Rebirthing a Monster

Frankenstein MD

“The world was to me a secret which I desired to divine…”

Mary Shelley’s Frankenstein is a curious novel: as half-formed, ill-shaped and yet peppered with brilliance as the Creature itself. It is a rare case where the iconography of its multitude of adaptations and progeny – piling on the electrodes and burning windmills – has all but superseded the original work. Returning to the novel, it is at once refreshing and jarring to find this first salvo of the science fiction genre is more mired in mysticism and myth than technology, or that the monster, often reduced to a hulking shambles on screen, claims all the best lines.

Contemporary adaptations are as likely to draw from the tale’s pop culture baggage – most distinctly the Universal Horror films starring Boris Karloff – as Shelley’s gothic revenge tragedy. So it comes as a delight to find that the new web-series adaptation Frankenstein, M.D. succeeds by keeping its focus squarely on the novel’s eponymous (almost) physician, rather than the creation that has co-opted his name in popular consciousness.

Which is not to say there aren’t a few changes. The first episode introduces viewers to Victoria Frankenstein (Anna Lore), a PhD student weeks from receiving her doctorate and relentless in her pursuit of knowledge. Or, rather, Victoria introduces herself – the series apes the format of a YouTube science series, with the soon-to-be doctor enacting weekly experiments for her loyal viewers. The gender may have swapped, but Victoria’s age and student status are actually on-book. Adaptations that cast Frankenstein as an aging and arcane mad scientist outright omit the youthful impetuousness that is core to the character on the page. Here, fourteen episodes in and with reanimation still on the drawing board, Frankenstein’s dueling traits of inexperience and genius are powering the narrative.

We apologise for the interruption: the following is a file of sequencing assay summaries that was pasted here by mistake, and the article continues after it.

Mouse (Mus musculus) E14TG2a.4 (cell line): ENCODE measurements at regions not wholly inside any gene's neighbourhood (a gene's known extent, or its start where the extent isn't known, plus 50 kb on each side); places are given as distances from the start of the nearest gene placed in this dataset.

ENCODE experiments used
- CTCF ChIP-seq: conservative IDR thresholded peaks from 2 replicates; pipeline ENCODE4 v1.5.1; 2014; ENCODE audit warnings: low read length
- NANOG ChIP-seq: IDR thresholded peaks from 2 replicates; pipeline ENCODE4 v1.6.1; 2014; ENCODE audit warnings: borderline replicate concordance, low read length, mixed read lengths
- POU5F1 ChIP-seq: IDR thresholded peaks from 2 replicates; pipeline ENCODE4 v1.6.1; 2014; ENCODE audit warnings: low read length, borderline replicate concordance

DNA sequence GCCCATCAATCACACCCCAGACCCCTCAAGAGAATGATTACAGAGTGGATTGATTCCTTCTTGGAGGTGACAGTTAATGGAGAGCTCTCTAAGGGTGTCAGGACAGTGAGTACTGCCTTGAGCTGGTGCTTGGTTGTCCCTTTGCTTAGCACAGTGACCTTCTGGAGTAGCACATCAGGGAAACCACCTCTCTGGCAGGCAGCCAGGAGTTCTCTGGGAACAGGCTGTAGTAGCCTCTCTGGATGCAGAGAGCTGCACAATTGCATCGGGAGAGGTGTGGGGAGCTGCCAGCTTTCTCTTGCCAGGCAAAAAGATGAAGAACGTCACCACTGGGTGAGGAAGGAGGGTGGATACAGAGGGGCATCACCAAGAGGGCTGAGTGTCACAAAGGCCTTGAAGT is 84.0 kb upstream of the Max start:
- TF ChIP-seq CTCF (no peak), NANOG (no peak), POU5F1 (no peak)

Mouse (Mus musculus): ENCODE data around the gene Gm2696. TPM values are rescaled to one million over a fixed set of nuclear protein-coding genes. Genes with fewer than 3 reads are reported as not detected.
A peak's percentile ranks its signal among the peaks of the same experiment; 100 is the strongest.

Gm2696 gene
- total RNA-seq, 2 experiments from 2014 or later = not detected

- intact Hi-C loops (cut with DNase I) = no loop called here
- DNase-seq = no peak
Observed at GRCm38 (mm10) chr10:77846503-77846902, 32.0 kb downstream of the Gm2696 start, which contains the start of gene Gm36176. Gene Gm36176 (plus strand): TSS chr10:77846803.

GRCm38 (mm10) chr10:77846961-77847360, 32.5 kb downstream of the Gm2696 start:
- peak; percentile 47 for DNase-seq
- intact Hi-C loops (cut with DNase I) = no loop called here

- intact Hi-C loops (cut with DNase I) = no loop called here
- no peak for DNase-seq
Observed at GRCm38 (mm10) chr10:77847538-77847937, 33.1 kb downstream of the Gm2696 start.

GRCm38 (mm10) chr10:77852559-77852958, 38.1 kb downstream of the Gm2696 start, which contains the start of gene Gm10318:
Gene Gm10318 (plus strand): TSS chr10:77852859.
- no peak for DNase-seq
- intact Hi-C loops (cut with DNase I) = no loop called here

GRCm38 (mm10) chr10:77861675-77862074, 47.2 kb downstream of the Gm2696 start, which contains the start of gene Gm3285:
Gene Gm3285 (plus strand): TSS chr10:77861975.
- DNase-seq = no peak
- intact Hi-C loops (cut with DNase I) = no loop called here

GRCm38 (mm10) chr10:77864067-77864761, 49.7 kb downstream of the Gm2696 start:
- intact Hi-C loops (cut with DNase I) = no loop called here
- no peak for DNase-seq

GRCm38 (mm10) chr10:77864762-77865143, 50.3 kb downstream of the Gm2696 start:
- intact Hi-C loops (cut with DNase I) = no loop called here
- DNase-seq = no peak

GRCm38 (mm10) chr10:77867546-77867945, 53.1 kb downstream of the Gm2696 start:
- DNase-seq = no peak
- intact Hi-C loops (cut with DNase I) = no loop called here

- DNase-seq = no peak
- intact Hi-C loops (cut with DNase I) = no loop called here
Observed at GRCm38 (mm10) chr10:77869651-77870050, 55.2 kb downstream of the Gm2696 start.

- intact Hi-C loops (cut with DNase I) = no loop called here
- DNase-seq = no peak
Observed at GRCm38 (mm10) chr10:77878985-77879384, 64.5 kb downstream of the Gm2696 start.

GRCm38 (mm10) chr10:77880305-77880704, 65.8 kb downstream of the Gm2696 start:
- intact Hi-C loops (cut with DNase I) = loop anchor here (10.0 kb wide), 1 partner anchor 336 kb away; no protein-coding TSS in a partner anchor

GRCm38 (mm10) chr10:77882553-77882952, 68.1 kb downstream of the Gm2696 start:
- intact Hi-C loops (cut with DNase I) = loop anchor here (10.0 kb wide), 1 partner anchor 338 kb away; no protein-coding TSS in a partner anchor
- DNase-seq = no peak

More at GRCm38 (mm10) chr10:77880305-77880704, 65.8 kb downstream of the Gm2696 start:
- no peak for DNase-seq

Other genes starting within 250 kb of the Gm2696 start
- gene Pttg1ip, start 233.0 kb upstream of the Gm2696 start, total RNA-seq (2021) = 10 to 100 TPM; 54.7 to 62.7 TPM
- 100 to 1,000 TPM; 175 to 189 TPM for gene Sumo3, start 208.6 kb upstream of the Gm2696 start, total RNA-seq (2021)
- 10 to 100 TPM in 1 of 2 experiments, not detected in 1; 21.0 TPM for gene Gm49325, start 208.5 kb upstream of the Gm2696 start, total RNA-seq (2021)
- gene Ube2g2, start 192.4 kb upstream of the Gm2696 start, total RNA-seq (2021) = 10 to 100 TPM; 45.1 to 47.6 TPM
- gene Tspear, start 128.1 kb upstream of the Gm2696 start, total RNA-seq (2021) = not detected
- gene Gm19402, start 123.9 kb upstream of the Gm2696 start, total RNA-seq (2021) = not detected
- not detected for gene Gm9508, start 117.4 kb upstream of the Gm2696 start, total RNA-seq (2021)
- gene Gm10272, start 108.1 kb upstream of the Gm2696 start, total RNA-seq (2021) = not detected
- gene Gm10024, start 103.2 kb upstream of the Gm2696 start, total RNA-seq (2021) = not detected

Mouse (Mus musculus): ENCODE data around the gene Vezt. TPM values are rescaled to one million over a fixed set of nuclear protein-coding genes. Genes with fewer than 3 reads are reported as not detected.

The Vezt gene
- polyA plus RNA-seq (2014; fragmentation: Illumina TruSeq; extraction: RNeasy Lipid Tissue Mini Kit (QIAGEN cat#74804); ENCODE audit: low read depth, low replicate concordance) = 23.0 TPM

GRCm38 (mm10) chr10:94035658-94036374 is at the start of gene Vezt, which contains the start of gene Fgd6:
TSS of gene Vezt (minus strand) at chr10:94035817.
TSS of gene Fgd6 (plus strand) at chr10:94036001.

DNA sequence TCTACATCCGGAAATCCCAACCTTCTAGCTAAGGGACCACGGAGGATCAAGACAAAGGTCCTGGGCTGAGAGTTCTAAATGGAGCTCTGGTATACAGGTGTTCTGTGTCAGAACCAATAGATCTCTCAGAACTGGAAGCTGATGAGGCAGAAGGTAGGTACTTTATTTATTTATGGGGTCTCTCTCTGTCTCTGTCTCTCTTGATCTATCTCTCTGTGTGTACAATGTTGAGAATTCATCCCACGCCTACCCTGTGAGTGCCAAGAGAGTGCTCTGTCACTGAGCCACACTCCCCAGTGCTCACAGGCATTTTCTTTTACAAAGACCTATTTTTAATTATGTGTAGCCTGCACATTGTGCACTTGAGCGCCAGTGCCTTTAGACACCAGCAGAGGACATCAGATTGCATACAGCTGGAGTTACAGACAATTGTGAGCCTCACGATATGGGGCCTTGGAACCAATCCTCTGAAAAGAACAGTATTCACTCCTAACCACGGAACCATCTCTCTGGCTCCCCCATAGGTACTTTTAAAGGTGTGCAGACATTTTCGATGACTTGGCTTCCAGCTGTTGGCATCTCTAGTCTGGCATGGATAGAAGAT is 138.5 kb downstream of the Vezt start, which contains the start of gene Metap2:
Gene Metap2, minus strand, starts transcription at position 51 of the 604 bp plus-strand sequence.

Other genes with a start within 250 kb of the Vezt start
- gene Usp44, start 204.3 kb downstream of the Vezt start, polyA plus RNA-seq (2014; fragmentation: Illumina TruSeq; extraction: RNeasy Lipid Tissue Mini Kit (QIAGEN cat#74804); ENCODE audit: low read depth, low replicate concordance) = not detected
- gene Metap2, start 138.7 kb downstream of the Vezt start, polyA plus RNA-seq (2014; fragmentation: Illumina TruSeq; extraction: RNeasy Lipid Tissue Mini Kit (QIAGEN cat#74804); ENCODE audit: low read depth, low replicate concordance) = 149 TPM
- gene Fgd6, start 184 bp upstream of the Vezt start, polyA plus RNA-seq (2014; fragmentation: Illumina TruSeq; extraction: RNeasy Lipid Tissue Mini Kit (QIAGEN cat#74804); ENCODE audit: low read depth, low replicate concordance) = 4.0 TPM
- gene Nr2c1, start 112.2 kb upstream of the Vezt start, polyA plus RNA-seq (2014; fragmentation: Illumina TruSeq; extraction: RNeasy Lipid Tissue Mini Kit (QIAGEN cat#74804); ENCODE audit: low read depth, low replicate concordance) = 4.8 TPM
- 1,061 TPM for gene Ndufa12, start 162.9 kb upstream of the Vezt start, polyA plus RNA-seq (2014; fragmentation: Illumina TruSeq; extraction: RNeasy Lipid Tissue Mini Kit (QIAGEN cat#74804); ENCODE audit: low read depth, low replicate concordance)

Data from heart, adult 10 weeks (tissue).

Victor Frankenstein is not, it should be noted, the most interesting character in Shelley’s novel. That would be the Creature. In fact, Victor is a bit of a sop, at turns (but not consistently) maddeningly ambitious, maudlin and fickle. ButFrankenstein, M.D. has its fun by letting Victoria’s single-mindedness and lack of social decorum provide half of the series’ laughs (most of the rest come from the broad antics of co-host Iggy (Steve Zaragoza) the bumbling Igor stand-in, departure though his presence may be from the hunchback-free novel). Frankenstein’s gender-swap is not immaterial either – Victoria’s resentment at ingrained sexism within the scientific community and the specter of her pioneering mother give the writers both more conflict to play with and nod towards Mary Shelley and her legendary mother, the pioneering feminist philosopher Mary Wollstonecraft. They also imbue Victoria with a stronger motivation to pursue ‘rebirthing’ than Victor’s broad curiousity – but much more would be telling.